Preventative Care

Preventative and proactive care is the cornerstone to SottoPelle. We are sharing important resources from the Centers for Disease Control and Prevention (CDC) to help take a more proactive approach to your health and well being as you age.
The doctor of the future will give no medication, but will interest his patients in the care of the human frame, diet and in the cause and prevention of disease. ~
Thomas A. Edison


For more help in preventative services you may need – try this app below.

Making the Most of Menopause?

You shudder in horror at the thought of menopause. The sweaty loveless nights, the jeans that don’t fit, you’re ready to pull out your hair!!

We are brought up to believe that after fifty it’s time to slow down and hunker in for old age- this is a myth!!

Fifty is not what it was years ago, and you don’t have to live with these symptoms at any age!!

It’s time to take the first step to change your life today! Find balance and show the world you are taking on Menopause and winning!!

What advice can we share with you about menopause?

Tips for Menopause:

  1. Find a good friend or support group
  2. Find a understanding and supportive doctor
  3. Find balance in your life – mentally, physically and spiritually

Beauty is ageless and going through menopause is uncomfortable and not fun but it does not change who you are as a person. You can age gracefully and be the best you can be at any age.

Need help or have more questions? Call us today!

Stress & Nuts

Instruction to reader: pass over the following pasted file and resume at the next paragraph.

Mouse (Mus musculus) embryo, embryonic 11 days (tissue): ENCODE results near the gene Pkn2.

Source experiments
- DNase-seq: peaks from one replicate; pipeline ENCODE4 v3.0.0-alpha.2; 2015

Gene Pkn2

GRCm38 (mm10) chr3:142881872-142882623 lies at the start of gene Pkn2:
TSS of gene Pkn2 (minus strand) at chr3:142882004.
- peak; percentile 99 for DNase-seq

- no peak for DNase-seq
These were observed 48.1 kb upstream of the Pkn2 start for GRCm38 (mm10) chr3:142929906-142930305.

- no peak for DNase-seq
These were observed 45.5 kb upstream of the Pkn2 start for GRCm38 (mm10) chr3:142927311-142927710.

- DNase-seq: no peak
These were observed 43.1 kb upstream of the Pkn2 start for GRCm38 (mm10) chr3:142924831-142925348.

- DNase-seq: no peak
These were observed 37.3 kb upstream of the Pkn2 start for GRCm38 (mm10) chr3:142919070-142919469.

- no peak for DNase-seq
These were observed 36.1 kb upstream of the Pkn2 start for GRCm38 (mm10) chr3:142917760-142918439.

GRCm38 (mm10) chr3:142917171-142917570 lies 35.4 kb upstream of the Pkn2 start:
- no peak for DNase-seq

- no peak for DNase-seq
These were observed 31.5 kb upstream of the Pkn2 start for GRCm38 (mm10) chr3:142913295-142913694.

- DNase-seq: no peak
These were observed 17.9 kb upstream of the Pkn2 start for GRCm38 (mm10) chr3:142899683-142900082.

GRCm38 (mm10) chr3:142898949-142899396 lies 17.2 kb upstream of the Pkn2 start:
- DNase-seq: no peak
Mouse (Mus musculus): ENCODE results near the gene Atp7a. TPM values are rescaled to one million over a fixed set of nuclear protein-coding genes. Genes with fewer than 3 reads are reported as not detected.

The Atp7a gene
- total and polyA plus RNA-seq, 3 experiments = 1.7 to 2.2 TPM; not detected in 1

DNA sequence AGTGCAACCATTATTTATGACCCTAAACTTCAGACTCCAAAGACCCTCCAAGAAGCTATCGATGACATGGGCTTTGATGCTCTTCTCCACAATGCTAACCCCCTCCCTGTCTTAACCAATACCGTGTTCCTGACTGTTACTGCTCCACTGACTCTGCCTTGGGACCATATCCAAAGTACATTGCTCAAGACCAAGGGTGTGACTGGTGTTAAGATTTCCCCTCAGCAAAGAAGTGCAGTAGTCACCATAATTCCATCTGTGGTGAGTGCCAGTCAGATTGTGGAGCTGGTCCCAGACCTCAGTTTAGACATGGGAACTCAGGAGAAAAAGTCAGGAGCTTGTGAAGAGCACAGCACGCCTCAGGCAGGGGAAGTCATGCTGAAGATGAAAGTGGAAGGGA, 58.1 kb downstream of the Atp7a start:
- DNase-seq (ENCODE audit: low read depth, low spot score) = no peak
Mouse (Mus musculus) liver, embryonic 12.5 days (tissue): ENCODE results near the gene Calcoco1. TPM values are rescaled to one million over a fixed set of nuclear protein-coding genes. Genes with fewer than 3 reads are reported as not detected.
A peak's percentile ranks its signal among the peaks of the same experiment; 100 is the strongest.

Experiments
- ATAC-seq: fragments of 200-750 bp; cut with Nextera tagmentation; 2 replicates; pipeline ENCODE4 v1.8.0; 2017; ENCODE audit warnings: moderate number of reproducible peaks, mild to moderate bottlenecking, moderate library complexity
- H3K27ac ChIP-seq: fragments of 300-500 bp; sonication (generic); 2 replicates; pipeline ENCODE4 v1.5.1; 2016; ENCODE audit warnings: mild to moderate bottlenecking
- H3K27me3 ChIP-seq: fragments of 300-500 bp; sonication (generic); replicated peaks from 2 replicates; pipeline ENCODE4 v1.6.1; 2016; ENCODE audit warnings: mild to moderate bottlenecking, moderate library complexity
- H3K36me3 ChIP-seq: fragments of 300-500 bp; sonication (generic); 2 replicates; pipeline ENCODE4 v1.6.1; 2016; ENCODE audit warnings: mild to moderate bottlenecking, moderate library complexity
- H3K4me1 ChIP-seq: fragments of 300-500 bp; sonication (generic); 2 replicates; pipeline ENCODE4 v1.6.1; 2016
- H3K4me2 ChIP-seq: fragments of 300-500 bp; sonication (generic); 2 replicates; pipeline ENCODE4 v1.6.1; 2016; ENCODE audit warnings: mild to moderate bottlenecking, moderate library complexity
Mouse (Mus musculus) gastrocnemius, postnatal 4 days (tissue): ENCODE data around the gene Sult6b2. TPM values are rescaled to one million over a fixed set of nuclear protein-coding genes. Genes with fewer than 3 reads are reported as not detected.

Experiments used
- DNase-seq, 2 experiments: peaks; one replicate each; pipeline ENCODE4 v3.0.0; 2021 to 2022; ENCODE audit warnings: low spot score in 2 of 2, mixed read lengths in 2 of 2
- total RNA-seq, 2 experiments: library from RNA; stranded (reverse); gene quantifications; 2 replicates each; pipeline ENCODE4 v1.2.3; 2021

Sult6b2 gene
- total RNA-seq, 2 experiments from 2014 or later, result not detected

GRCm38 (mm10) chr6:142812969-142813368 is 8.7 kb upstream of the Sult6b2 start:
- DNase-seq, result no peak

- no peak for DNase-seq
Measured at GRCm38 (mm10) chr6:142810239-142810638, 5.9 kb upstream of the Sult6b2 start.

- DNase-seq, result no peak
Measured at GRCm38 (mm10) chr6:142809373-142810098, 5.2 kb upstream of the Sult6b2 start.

We all know about stress. Everyday something happens in your life that seems stressful. You can find an entire day, week or year consumed by stress. Are you driven mad by NUTS?


Beyond being a huge glutton of our mental time, stress is really unhealthy.

Does stress impact how we age too?

Science and studies seem to indicate it does.
“Chronic stress accelerates premature aging by shortening DNA telomeres.
Telomere length is a marker of both biological and cellular aging. Stressful life experiences in childhood and adulthood have previously been linked to accelerated telomere shortening. Shortened telomeres have been associated with chronic diseases and premature death in previous studies by Dr. Owen Wolkowitz and colleagues at University of California, San Francisco (UCSF).(1)

Is All Stress Created Equal?

No, there are physical and emotional stressors and they impact you differently. Their are also instances were we self impose stress on ourself.

“Like most psychological theories, it’s gone through a few changes over the years. Experts had long believed that the Zeigarnik effect was the brain’s way of prompting its owner to finish a task, nagging the mind to wrap up what had been started. But recent research has found that the Zeigarnik effect is a little more specific than that.